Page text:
Central to a cognitive behavioural therapy (CBT) intervention for EDs is a discussion of beliefs around the role of exercise in weight management and as a means for reward or punishment [43, 44]. In traditional CBT-E, clients are asked to regularly self-monitor their food intake, exercise behaviour, and associated thoughts and emotions [43, 44]. It is important that clinicians use these monitoring forms to assess the extent to which exercise motivations are related to appearance intolerance, performance reasons, functional goals (e.g., to feel strong), and/or emotion regulation. If an athlete endorses high appearance-based motivations, the ED clinician could utilise regular cognitive restructuring techniques (e.g., a pros and cons list) to help the athlete become aware of the downsides of exercising primarily for appearance reasons and to consider other more functional- and performance-based benefits of exercise. Other athletes might endorse a rigid belief that food intake is dependent on athletic performance, such that a poor or missed training session should be ‘punished’ with reduced or no food intake. Such a belief could be addressed using a behavioural experiment (Table 2). While cognitive restructuring is a core feature of CBT-E, anecdotal experience and previous research suggest that ED clinicians are often hesitant or unaware how to treat compulsive exercise, which could represent a barrier to delivering effective psychotherapy [28].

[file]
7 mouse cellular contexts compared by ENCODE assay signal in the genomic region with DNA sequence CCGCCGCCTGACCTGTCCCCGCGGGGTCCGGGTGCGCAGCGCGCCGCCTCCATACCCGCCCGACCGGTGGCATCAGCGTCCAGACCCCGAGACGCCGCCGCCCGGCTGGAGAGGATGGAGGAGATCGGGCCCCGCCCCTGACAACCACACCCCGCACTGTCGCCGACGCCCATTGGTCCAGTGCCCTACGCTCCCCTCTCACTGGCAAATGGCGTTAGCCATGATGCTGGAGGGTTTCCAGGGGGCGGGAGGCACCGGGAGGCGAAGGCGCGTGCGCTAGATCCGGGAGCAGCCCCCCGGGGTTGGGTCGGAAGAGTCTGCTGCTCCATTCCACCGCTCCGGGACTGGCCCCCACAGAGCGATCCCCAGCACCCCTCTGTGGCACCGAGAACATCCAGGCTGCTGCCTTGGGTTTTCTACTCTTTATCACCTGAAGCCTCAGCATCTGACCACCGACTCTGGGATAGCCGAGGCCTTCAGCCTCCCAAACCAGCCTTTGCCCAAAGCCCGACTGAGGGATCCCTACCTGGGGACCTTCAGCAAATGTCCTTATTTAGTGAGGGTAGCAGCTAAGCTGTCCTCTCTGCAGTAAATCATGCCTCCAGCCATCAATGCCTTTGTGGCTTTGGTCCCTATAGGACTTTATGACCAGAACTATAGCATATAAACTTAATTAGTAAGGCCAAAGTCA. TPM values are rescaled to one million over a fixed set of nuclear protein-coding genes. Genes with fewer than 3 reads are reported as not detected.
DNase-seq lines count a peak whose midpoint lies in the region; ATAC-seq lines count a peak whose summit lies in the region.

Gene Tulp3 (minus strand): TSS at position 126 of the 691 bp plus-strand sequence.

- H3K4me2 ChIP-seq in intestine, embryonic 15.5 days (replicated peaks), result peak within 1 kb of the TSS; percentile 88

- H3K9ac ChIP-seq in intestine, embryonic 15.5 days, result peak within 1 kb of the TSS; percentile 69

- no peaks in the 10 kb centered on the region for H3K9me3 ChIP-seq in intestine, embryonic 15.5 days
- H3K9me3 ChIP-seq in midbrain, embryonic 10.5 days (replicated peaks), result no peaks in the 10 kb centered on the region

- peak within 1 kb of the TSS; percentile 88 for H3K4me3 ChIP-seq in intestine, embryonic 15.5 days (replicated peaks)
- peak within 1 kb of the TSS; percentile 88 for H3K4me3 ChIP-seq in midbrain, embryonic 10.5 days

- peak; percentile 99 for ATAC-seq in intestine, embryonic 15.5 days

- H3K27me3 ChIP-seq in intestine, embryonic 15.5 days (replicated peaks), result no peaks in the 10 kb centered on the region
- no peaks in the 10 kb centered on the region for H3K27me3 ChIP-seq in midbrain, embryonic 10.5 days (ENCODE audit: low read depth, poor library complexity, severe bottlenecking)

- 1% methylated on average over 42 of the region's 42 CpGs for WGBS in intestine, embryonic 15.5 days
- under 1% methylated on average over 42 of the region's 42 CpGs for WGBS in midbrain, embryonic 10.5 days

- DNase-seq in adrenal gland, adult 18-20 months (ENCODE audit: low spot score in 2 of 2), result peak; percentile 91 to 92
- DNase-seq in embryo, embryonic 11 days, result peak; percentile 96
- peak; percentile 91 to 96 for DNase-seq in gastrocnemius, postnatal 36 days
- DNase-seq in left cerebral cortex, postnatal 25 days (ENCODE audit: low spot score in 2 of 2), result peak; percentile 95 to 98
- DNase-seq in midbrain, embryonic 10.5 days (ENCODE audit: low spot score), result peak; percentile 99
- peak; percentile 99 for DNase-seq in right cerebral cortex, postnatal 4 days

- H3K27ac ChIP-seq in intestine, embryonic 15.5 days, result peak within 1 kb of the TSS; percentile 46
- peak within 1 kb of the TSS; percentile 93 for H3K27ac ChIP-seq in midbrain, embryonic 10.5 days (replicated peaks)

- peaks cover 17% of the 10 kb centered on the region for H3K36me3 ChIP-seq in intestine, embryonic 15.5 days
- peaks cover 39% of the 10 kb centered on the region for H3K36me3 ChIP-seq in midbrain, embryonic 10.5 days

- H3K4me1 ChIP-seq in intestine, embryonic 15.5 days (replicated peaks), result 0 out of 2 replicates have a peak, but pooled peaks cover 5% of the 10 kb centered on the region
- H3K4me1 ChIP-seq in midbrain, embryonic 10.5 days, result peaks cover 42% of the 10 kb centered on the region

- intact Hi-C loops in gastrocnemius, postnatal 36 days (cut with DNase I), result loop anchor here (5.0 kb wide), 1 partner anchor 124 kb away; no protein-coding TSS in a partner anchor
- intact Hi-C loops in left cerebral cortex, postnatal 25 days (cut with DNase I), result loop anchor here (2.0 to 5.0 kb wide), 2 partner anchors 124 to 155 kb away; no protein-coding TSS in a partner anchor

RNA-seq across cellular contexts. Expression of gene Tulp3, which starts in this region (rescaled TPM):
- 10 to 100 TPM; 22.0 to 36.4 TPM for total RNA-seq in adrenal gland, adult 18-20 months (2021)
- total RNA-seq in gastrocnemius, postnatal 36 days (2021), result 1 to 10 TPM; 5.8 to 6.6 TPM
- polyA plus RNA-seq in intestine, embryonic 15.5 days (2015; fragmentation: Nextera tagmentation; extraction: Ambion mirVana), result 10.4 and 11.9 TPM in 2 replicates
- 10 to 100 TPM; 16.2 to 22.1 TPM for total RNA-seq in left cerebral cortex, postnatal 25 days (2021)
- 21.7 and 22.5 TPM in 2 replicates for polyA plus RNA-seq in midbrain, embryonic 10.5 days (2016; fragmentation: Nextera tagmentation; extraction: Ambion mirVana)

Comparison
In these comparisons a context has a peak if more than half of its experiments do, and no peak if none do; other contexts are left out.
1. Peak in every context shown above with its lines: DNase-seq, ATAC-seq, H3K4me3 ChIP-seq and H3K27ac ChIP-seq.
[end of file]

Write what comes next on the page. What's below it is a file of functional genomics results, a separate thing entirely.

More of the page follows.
Table 2 Potential behavioural experiments for athletes with an eating disorder

Designing Effective Behavioural Experiments

The testing of distorted beliefs and assumptions about food and exercise with behavioural experiments is one of the foundational elements of CBT-E [43, 44]. However, it is difficult to design an effective behavioural experiment to test cognitions about exercise in high-performance athletes who are unable to make significant changes to their exercise routine. In Table 2, we suggest a number of practical behavioural experiments that can be conducted with athletes presenting for ED treatment at any stage throughout the year. No research has explored the feasibility of conducting behavioural experiments in athletes with an ED between competition periods, but we suggest that behavioural experiments that involve substantial modifications to exercise behaviour could be scheduled for non-competition periods when training demands are lower.